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Want to make a buck while you hit the books?
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June 26, 2007

Welcome sir, may I help you?" says the teenager, with an endearing smile on her face as you enter your favourite coffee shop. From mopping floors to serving fries, she does it with pride and elan. Well versed in English, she and her mates are suave, smart and trendy, working swiftly to serve Indians and foreigners pleasantly.

Over the past few years the student-oriented service industry is booming and one gets to see a good number of students working in cafes, eating joints, event promotion companies, BPO outfits and retail outlets of big brands. These service sectors believe in young talent and skills, with the motto of 'catch-em-young'.

Students in the age group of 17-22 are in demand today. They are flexible and can be easily moulded according to the needs and requirements of the job, points out Neeraj Chopra of Pizza hut. "Students are always preferred for their energy, zeal and commitment towards their work. They are young and well versed with the likes and dislikes of the youth, thereby adding freshness and appeal for the restaurant among the college crowd," he says.

Other employers point out that the basic reason for shortlisting students are the raw skills that they possess. "There is lot of demand of college students in the corporate world and trade promotion services. It is easy to mould their raw skills in the desired way," says Rashmi Kapoor of PAB placements, which provides companies with 15-20 students per month.

"The placements triple during the three months of the summer. On an average, 300 students are hired for promotions and events," says Manav Khanna of Solutions, Event and Management Company.

Experts say that the trend among the students to work along with their academic pursuits is on the rise, which is a positive change. "Today's youth are looking for opportunities to work part-time or is taking up summer jobs while pursuing their academic interests. This is an extremely positive and appreciable trend, that is definitely on the rise. Financial independence is one of the main factors motivating youngsters to work part-time, with the additional bonus of gaining experience and exposure to corporate culture, for future career enhancement," says Rajat Gandhi, Head of Marketing,

"Students are driven primarily by the high salaries on offer in sectors such as ITeS and BPO. A job in such an industry earns them around Rs 9,000 to Rs 18,000 a month. They leave once their academic courses begin. Being fast and eager learners, adaptable and flexible in nature, usually ready to devote long hours, they are in great demand," he adds.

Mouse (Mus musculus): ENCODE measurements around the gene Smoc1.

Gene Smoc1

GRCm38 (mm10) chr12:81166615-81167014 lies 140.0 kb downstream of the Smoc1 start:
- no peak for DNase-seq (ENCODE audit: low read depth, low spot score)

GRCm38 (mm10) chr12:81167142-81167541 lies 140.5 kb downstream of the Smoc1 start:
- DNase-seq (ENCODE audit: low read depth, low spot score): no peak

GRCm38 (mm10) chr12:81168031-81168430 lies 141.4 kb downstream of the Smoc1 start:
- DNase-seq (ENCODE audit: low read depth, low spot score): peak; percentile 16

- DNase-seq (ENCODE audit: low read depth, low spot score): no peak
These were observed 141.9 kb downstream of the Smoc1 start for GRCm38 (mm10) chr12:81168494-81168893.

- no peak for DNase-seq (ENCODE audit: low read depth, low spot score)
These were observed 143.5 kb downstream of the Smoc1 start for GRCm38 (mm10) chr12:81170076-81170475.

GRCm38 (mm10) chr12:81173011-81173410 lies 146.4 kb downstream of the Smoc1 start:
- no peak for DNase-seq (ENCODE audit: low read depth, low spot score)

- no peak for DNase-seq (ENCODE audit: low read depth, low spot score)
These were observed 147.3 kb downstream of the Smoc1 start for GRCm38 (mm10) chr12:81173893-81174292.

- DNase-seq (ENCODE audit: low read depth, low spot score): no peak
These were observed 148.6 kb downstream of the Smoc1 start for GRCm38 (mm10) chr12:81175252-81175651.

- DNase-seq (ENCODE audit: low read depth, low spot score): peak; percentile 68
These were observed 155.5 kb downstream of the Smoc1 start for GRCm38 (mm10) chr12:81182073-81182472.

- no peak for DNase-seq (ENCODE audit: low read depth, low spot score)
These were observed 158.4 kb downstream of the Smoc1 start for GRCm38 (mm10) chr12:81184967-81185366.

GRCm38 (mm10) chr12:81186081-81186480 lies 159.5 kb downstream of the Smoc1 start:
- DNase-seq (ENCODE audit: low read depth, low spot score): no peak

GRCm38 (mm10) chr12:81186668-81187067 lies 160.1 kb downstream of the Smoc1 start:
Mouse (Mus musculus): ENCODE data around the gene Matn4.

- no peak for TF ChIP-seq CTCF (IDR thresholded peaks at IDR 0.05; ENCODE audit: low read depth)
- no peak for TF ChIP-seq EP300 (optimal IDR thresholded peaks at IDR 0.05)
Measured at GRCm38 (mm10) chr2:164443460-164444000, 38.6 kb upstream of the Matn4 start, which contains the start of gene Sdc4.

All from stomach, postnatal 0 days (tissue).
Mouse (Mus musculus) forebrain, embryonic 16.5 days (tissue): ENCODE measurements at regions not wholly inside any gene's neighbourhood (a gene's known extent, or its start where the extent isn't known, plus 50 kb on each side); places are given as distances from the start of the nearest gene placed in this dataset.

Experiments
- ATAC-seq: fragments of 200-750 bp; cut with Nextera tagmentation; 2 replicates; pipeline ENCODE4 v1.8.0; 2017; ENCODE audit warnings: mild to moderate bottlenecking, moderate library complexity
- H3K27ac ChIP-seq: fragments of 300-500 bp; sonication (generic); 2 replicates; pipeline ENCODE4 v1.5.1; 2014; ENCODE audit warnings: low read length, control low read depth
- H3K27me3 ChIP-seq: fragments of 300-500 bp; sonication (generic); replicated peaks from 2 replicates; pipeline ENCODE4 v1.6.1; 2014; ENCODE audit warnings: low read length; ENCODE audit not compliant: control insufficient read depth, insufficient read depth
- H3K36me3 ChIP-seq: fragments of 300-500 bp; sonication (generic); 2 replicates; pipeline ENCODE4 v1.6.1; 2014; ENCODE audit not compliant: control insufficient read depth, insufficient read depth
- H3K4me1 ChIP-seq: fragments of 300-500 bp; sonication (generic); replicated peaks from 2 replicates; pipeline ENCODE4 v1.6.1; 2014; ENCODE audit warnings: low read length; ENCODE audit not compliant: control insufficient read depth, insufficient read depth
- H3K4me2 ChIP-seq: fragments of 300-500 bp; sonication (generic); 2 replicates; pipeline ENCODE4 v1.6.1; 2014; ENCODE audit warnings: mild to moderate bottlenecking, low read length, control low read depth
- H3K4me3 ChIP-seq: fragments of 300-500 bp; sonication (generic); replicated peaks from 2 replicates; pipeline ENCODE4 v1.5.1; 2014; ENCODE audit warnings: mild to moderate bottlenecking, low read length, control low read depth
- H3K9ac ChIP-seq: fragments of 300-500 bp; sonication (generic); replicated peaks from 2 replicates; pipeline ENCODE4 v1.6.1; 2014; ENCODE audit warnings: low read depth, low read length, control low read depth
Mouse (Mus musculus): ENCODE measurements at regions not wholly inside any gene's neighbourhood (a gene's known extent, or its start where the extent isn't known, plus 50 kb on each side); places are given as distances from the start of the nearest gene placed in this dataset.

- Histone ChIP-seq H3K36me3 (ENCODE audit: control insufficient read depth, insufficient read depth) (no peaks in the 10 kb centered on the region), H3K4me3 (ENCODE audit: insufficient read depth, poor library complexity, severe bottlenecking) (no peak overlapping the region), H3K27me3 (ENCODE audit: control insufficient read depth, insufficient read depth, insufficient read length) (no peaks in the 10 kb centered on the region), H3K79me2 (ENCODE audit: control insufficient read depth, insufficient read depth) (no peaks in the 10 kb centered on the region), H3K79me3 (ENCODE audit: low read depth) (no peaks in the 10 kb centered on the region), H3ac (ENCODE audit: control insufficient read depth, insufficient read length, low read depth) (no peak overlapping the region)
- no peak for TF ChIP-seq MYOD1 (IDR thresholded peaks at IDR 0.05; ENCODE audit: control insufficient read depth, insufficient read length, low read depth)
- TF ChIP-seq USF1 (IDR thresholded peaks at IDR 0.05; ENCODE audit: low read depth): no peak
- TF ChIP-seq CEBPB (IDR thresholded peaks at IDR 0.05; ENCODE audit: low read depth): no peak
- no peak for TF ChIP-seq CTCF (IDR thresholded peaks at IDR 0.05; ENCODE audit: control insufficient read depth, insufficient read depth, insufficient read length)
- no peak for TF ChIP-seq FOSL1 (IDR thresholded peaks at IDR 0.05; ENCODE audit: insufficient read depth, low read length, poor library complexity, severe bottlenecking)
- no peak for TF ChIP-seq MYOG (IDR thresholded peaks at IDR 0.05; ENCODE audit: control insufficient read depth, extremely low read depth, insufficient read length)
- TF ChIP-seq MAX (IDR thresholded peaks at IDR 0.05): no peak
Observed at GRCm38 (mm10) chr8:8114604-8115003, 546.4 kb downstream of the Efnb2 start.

"In the age of cutthroat competition in the job sphere, it's a good idea to work along with studies and gain confidence. It took me long to convince my parents to permit me to give tuitions and undertake promotions after college hours. They could comfortably pay for all my expenses. But right now my priority is to gain experience, and who minds the extra money after all," says Ashima Prakash, an IP university student.

Deepanker, who is pursuing an MBA degree, says "Working at Pizza Hut is a great experience. I get to interact with different faces all day and carry myself confidently. The Rs 21 per hour job is enough to meet my daily expenditure," he says.

While the lure of respectable salaries baits students, the parents have their own views. "It's definitely a very healthy trend for children to have a sense of responsibility, spending their free time in constructive activities rather than loitering on the college campus," says Neena Vohra, mother of an 18-year-old.

On the flip side, Archana, mother to a teenager, says: "I would not like my son to work while studying. It would be a distraction and would shift focus from academics. I think there's an appropriate time for him to study, which is now. Besides, these jobs are not readily acceptable in society and in the family, so the thought of earning at the age of 19 is a no-no."

Websites like,, ,, provide students with a plethora of opportunities. And students eager to gain that edge are flocking to them. But are their families ready to see their teenager sweat it out at a McDonald's outlet or event management company?

Fifty-seven per cent of all American college students have jobs, according to Sebago Associates (an economic consulting firm which conducted survey on working students). In 2002, one in ten college students attended full-time classes and worked full-time. It's been an ongoing trend in the west, where students make the best of their non-studying hours by earning a few bucks. So is India's youth set to join the bandwagon of early earners? If the current trend is anything to go by, it certainly seems so!

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